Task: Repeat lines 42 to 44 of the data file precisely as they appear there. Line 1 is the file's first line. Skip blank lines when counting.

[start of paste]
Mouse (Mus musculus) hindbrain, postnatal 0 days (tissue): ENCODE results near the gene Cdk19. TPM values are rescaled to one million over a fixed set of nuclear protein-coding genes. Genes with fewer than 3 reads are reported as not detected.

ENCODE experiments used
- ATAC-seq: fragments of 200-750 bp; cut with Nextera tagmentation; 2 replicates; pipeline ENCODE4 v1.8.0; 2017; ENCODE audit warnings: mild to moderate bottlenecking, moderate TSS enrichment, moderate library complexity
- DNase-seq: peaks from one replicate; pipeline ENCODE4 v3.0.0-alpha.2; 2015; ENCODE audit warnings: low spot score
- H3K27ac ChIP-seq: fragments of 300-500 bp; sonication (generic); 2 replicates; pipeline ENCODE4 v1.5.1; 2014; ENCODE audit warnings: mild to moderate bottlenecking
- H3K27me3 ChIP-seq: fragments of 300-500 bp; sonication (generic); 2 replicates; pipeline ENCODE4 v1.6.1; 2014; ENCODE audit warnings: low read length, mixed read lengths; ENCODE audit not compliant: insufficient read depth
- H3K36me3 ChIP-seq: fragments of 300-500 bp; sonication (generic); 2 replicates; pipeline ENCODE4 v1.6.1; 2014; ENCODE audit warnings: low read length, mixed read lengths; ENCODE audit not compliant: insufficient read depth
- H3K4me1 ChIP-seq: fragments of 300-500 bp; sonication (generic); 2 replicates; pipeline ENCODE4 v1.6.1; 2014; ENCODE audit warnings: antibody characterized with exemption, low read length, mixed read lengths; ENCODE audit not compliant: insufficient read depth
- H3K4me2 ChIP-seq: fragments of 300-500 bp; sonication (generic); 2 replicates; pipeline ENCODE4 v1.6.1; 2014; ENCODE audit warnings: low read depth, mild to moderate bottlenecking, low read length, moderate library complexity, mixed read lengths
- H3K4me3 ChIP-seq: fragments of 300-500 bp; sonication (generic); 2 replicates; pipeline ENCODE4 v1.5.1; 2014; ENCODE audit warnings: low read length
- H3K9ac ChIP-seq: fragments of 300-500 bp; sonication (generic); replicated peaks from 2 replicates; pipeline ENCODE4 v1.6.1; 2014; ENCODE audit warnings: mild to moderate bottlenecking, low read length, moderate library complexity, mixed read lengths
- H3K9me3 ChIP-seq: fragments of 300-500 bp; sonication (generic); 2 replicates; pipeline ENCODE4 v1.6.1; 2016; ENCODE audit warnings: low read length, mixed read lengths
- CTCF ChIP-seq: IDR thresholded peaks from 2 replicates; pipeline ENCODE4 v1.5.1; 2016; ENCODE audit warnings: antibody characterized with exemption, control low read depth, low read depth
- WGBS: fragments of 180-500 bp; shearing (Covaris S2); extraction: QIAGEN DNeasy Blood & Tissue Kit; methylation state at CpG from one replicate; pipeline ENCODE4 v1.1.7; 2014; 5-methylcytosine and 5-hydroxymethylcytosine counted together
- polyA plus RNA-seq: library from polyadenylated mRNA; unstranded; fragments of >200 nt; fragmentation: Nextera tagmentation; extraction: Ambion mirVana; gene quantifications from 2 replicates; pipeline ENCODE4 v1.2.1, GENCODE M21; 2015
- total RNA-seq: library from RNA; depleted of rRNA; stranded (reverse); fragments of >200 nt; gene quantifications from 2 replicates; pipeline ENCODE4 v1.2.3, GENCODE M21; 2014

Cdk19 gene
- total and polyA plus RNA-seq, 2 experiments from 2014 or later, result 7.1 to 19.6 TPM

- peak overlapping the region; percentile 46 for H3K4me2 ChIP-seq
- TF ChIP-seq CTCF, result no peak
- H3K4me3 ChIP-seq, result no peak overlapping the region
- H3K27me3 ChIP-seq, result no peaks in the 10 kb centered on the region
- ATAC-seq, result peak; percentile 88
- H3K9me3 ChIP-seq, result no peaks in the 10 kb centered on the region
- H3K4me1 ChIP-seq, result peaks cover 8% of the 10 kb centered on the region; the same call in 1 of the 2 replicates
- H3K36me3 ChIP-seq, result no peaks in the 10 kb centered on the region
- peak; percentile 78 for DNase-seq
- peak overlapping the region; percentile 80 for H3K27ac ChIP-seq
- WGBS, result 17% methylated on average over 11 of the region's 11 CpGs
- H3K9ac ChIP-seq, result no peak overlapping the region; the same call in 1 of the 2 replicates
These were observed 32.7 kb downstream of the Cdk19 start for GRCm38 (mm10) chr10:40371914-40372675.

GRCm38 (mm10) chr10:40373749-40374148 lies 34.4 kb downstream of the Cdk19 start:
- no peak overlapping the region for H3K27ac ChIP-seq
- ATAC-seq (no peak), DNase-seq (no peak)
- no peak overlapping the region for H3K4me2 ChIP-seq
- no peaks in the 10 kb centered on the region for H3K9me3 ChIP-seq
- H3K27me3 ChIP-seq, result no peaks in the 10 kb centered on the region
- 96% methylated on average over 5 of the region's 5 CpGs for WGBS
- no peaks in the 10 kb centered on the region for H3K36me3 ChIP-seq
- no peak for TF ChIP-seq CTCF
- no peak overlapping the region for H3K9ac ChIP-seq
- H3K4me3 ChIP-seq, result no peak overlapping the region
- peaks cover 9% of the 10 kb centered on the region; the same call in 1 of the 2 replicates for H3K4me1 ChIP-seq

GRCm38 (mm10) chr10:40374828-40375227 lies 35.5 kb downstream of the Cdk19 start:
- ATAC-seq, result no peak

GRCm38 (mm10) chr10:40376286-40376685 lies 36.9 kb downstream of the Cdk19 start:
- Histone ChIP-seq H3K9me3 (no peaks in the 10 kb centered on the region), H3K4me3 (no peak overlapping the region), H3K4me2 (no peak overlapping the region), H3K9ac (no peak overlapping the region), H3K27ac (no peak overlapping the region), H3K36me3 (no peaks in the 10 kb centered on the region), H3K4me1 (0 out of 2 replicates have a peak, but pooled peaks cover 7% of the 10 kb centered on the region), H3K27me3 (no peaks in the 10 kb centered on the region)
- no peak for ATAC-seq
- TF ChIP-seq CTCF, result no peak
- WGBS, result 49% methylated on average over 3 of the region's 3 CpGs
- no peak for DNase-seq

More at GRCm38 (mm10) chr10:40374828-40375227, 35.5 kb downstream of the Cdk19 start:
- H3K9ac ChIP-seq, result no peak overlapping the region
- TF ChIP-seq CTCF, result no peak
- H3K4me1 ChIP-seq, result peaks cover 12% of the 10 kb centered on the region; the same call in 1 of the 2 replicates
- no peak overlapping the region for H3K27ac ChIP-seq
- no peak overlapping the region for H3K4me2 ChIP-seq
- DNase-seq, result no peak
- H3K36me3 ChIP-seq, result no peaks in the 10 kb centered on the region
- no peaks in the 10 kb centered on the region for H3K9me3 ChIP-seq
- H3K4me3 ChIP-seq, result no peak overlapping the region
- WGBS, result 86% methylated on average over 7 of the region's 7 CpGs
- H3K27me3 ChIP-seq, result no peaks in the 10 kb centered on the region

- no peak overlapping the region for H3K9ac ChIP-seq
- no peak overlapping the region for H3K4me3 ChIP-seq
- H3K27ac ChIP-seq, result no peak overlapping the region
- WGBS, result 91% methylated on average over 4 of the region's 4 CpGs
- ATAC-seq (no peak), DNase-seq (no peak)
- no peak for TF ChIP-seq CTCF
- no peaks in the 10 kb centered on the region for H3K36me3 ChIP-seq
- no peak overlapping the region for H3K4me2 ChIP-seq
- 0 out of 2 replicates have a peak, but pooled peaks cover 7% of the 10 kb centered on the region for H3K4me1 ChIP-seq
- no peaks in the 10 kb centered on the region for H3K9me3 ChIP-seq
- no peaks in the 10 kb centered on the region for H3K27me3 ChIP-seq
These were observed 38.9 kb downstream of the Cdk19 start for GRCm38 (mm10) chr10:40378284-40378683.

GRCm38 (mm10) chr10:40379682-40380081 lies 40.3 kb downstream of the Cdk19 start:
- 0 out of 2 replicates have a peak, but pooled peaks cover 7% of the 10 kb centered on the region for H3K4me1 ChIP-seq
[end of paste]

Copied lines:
- H3K4me3 ChIP-seq, result no peak overlapping the region
- peaks cover 9% of the 10 kb centered on the region; the same call in 1 of the 2 replicates for H3K4me1 ChIP-seq

GRCm38 (mm10) chr10:40374828-40375227 lies 35.5 kb downstream of the Cdk19 start: